On Sunday in our two services, we looked at Amos 3-4. It was difficult to get the full sense of Amos’ portrayal of the passion of God, who was trying to get the attention of his own people in ways that we might feel were extreme. The disasters that they had coped with, Amos says, were God’s way of trying to get their attention. They are not the actions of a vengeful God, though it would be easy to think that at first. They are the actions of someone who desperately loves a people. It’s extreme love.
The writer to the Hebrews will say the same in chapter 12 when he urges us to ‘endure hardship as discipline’. In other words, see the situations you are facing as opportunities to grow – to be trained in a certain way. It was interesting to hear the children reflect on what they thought their parents were doing when they discipline them. Once we had got the off the cuff remark, ‘They are ruining our lives’ out of the way, there were some very profound thoughts coming through.
And that is what the writer is saying in Hebrews – the hard times that you are experiencing are exactly because God loves you.
The art, in this as in so many things, is to be alert to the voice and actions of God. Sometimes in dealing with our situations, it’s all we can do to stop yelling, ‘Make it end’. But if we still ourselves enough we might hear another voice: ‘It’s ok. You’ll be ok. It’s happening because I love you, come back and listen to me again. I want to train you to deal with times like these.’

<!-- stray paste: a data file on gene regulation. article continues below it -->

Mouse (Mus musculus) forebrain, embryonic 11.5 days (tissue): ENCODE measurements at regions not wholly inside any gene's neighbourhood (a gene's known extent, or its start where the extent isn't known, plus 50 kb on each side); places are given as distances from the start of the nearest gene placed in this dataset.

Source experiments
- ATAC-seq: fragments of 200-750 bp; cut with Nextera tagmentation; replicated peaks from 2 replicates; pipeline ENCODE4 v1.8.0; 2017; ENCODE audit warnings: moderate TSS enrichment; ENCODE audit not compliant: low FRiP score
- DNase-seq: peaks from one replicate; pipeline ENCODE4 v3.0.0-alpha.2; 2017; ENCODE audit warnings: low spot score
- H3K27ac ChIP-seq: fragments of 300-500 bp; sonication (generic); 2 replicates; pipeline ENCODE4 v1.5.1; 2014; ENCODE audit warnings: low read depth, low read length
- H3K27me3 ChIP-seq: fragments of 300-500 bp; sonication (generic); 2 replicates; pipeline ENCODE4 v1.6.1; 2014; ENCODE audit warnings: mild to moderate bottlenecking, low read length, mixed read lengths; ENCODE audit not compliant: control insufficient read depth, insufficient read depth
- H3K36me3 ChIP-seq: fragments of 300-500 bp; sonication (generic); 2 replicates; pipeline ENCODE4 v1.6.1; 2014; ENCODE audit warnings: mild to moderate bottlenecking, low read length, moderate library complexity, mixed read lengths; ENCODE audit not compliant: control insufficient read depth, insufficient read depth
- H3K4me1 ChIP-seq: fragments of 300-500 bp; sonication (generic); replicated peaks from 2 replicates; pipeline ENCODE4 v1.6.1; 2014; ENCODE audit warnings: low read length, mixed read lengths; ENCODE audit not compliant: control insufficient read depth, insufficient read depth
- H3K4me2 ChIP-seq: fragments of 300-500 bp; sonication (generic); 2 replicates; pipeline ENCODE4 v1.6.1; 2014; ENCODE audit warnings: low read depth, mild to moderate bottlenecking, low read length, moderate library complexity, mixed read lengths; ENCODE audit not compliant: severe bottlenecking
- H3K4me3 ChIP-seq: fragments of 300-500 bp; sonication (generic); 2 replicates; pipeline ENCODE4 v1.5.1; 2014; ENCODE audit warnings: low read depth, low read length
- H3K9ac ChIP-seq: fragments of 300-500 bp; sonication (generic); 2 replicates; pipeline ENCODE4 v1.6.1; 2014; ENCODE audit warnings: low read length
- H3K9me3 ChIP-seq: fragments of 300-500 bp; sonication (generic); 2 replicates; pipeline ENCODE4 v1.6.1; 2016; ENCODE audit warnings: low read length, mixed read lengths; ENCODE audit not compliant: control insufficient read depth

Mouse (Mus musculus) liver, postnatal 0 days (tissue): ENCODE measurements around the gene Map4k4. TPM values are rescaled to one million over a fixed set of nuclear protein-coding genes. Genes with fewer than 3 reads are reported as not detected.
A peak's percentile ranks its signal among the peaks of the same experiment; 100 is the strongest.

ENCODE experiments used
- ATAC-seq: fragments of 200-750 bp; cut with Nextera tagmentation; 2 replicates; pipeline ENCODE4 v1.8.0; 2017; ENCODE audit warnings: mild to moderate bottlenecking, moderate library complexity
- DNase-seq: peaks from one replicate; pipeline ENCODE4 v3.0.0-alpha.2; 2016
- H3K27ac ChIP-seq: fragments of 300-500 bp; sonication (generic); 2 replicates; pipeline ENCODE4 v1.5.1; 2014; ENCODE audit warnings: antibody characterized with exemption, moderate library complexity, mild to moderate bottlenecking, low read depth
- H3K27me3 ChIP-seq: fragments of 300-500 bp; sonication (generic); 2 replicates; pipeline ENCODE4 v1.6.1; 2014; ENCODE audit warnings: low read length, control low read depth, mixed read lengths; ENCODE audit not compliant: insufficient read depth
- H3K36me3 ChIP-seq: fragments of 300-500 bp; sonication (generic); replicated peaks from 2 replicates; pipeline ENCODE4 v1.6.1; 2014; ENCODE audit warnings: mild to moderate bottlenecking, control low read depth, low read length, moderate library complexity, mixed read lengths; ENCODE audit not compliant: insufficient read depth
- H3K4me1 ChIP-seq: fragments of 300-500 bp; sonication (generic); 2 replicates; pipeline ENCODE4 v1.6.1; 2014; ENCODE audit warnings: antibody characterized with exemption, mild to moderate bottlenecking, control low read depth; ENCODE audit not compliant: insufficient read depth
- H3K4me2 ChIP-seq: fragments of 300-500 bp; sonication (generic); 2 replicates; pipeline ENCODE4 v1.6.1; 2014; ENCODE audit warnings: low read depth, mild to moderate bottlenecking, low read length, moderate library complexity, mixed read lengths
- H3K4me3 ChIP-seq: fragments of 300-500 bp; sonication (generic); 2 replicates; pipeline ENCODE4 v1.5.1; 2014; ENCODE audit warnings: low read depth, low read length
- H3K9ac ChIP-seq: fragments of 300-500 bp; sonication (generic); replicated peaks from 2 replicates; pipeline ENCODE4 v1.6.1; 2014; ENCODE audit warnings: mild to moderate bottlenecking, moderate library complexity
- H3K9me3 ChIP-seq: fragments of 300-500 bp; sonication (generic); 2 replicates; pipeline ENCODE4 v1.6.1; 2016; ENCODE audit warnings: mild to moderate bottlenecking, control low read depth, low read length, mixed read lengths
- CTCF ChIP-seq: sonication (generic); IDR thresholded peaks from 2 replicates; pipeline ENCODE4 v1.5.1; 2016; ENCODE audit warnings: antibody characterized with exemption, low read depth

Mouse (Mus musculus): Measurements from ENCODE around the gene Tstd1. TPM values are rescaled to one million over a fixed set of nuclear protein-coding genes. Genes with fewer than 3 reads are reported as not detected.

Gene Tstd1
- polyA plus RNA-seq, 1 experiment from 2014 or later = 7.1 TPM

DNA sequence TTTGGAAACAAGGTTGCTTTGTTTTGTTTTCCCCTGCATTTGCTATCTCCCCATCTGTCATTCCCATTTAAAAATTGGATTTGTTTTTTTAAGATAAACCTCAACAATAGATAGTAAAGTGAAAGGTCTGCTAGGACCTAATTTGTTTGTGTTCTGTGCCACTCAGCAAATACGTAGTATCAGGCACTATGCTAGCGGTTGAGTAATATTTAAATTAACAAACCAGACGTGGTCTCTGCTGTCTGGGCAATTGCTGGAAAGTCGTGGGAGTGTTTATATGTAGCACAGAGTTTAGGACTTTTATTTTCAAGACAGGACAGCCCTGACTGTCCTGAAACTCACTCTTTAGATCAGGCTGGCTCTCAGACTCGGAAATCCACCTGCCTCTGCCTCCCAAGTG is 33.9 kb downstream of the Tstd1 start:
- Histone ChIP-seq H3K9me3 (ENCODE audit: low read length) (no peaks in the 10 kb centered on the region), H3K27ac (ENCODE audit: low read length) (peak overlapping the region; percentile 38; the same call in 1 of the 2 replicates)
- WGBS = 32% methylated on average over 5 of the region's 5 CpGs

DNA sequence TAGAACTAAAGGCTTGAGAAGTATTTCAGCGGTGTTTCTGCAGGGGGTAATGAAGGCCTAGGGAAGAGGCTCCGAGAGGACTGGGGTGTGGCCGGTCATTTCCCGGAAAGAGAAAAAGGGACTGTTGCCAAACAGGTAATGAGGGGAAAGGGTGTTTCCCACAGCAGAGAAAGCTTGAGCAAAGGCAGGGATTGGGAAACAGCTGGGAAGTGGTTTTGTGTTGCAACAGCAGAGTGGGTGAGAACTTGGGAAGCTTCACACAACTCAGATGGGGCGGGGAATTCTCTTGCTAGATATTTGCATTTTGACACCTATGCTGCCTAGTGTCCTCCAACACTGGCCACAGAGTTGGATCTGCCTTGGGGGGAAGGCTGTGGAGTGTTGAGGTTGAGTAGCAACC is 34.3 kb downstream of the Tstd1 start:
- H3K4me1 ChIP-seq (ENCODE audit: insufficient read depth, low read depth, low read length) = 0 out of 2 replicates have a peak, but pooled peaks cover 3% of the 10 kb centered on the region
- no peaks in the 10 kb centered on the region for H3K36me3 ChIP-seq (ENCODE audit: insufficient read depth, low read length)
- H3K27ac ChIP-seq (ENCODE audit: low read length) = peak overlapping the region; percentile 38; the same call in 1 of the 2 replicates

We used a number of different film clips and songs in the different services. Here is a reminder of what we used:
We used a couple of clips to think about what it means to hear something and then what distracts us – we had recognised that always being glued to the screen can be a problem (yes I realise the irony!)…
Let’s have ears to hear more, eyes to recognise more and hearts to trust more – that no matter what we are going through, God is waving his arms at us desperately trying to get our attention.